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Princess Ningguo Zhu Changning — An Honorable Princess in A Difficult Situation

Zhu Changning (1364 — 1434), respected as Princess Ningguo, was an honorable princess of the Ming Dynasty (1368 — 1644). 


As her beloved parents’ favorite daughter, she married a talented, handsome young man. 


The life of Princess Ningguo was perfect until a rebellious war outburst.

Princess Ningguo Zhu Changning of the Ming Dynasty

Honorable Princess Ningguo and Her Perfect Life

Princess Ningguo was one of the most honorable princesses of the Ming Dynasty: her father was Hongwu Emperor Zhu Yuanzhang, the founder of the prosperous Ming Dynasty, and her mother was saint Empress Xiaocigao.

As her parent’s first daughter, Princess Ningguo was doted on by her powerful parents and older brothers. 

After she grew up, she married a decent, handsome, and talented noble named Mei Yin (1360 — 1405). They truly loved each other and had two sons. 

Mei Yin was highly appreciated by Hongwu Emperor, who promoted him several times and trusted him with more power. 

Before Hongwu Emperor passed away, he commanded Mei Yin to assist the new emperor Zhu Yunwen. 

Gold Hairpin (Zan) of Ming Dynasty Decorated with Gems

Gold Hairpin (Zan) of Ming Dynasty Decorated with Gems — Nanjing Museum (Photo by Dongmaiying)

The Incident of Jingnan and the Shifted Throne

Zhu Yunwen (1377 — ?), respected as Jianwen Emperor or Emperor Huizong of Ming, was the grandson of the Hongwu Emperor, the nephew of Princess Ningguo. 

After he ascended to the throne, he removed kings, most of whom were his uncles, from their half-independent fiefs, where they obtained armies and power. 

Hence, the most potent king Zhu Di (1360 — 1424), initiated a rebel war, the Incident of Jingnan (1399 — 1402). 

Royal Nine-tasselled Crown (Jiu Liu Mian), Unearthed From Tomb of Prince Zhu Tan, the Tenth Son of Hongwu Emperor Zhu Yuanzhang of the Ming Dynasty

Royal Nine-tasselled Crown (Jiu Liu Mian), Unearthed From Tomb of Prince Zhu Tan, the Tenth Son of Hongwu Emperor, Younger Brother of Princess Ningguo and Prince Zhu Di — Shandong Museum (Photo by Dongmaiying)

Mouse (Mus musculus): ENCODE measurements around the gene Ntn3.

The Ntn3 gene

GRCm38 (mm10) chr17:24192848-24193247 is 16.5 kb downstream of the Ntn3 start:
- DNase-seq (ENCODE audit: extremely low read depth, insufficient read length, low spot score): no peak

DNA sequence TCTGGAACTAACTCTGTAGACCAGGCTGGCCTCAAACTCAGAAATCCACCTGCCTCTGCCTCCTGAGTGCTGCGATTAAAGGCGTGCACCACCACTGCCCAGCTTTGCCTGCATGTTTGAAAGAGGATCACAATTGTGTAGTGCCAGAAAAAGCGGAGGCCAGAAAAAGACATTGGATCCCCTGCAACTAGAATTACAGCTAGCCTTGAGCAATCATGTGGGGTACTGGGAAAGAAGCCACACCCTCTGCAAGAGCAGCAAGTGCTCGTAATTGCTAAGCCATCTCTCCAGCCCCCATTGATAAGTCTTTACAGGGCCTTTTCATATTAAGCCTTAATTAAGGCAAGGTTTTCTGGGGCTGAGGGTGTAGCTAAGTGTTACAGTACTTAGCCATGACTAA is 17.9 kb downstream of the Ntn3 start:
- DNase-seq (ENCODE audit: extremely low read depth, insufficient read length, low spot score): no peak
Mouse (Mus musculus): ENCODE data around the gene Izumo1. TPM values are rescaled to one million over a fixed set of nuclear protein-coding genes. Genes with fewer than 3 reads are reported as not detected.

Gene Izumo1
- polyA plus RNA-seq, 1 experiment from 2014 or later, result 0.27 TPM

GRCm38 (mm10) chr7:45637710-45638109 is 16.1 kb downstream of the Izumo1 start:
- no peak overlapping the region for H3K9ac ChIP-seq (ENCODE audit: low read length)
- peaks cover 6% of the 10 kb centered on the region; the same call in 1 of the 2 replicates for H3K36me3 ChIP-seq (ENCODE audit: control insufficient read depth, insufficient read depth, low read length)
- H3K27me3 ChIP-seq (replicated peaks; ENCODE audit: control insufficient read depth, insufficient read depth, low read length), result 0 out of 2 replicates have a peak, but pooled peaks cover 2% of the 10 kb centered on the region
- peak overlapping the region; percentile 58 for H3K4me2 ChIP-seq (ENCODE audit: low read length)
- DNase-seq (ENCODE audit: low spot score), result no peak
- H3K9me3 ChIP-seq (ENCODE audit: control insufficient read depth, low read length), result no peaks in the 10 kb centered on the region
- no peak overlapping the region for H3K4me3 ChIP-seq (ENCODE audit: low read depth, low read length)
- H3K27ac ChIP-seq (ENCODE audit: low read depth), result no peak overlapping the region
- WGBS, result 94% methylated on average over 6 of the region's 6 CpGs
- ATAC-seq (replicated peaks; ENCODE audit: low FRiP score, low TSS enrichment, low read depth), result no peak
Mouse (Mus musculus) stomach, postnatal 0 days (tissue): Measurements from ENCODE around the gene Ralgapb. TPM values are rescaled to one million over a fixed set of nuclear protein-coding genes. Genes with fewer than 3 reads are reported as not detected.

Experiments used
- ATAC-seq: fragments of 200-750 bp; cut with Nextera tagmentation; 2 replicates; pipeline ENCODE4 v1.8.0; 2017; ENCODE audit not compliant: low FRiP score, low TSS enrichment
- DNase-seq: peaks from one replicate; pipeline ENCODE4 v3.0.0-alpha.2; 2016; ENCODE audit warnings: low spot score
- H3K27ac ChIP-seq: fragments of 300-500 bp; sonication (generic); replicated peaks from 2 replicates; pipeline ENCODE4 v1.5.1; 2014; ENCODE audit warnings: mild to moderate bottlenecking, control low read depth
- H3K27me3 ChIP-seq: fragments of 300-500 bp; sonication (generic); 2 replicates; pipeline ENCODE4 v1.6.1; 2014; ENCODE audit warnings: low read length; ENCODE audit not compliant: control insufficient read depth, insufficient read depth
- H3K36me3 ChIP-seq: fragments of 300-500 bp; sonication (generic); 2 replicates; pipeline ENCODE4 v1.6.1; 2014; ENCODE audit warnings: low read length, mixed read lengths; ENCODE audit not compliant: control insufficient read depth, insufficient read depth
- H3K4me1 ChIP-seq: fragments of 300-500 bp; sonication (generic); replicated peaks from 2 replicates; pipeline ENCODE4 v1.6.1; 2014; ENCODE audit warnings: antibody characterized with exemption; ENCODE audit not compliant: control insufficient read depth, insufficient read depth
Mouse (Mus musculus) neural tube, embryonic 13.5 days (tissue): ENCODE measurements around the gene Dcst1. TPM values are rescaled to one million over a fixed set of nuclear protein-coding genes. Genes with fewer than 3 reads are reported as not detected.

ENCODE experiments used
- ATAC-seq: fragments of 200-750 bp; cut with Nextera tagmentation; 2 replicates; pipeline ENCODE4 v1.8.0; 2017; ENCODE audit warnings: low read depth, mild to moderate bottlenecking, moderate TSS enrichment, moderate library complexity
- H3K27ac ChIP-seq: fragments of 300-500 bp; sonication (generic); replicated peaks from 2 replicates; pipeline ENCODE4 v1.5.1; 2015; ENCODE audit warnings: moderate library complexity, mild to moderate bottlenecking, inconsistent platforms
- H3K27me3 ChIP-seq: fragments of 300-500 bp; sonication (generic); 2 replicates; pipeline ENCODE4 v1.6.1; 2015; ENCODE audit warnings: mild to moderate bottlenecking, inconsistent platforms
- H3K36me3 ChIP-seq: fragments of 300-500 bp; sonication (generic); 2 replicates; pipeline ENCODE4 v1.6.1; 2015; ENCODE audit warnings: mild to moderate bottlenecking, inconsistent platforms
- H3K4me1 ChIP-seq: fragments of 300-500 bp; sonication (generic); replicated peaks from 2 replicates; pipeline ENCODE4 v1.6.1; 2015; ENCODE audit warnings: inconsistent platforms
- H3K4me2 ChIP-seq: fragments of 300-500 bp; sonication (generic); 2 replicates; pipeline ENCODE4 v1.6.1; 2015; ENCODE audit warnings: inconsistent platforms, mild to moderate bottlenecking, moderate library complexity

Mei Yin was nominated as a general who led 400,000 soldiers and garrisoned an important military site to defend against Zhu Di.  

Princess Ningguo was upset seeing her big brother Zhu Di fighting against her nephew and husband, so she wrote many letters to persuade Zhu Di to honor their father’s will and stop the war. 

She and her husband fully supported their nephew Jianwen Emperor, the legit heir their father, Hongwu Emperor, chose. 

Doubtful Death of Princess' Husband Mei Yin

After four years of intense wars, Zhu Di occupied the capital city, and Jianwen Emperor burnt down the royal palace and disappeared. 

Then, Zhu Di forced Princess Ningguo to write a letter in blood to ask her husband to surrender.

Therefore, her husband, Mei Yin, had to surrender and return but didn't show respect to Zhu Di. 

Zhu Di, now the Yongle Emperor or Emperor Chengzu of Ming, disliked Mei Yin even more; hence, Zhu Di sent many secret agents to spy on him, and soon, some people "found out" about Mei Yin's crimes and accused him. 

Later, Mei Yin fell into a river on his way to the royal palace to work and drowned to death.  

Imperial guards nearby said that Mei Yin jumped into the river himself and committed suicide, but many others doubted that, especially his beloved wife, Princess Ningguo.  

Crystal Drum of Ming Dynasty

Crystal Drum of Ming Dynasty — Zhongxiang Museum (Photo by Dongmaiying)

Disrespectful but Pardoned Princess Ningguo

Princess Ningguo was quite sad and angry. 

She confronted Zhu Di in person, dragged his sleeves, cried out loud, and interrogated if he commanded her to murder her husband.

Zhu Di denied this patiently and nicely and promised to investigate this case carefully. 

Soon, he executed people suspected of being murderers and wrote the princess a letter to inform her and apologize. 

Zhu Di then gave her and her children the most honorable titles and money among royal family members.

After, Princess Ningguo displeased Zhu Di several times but had never been blamed. 

She didn’t get married again and raised her two sons well, on her own. 

Princess Ningguo died peacefully in her 70s after experiencing a long, wealthy, honored life. 

Carved Lacquer Case Produced Under Yongle Emperor's Reign

Carved Lacquer Case Produced Under Yongle Emperor's Reign — Philadelphia Museum of Art (Photo by Dongmaiying)

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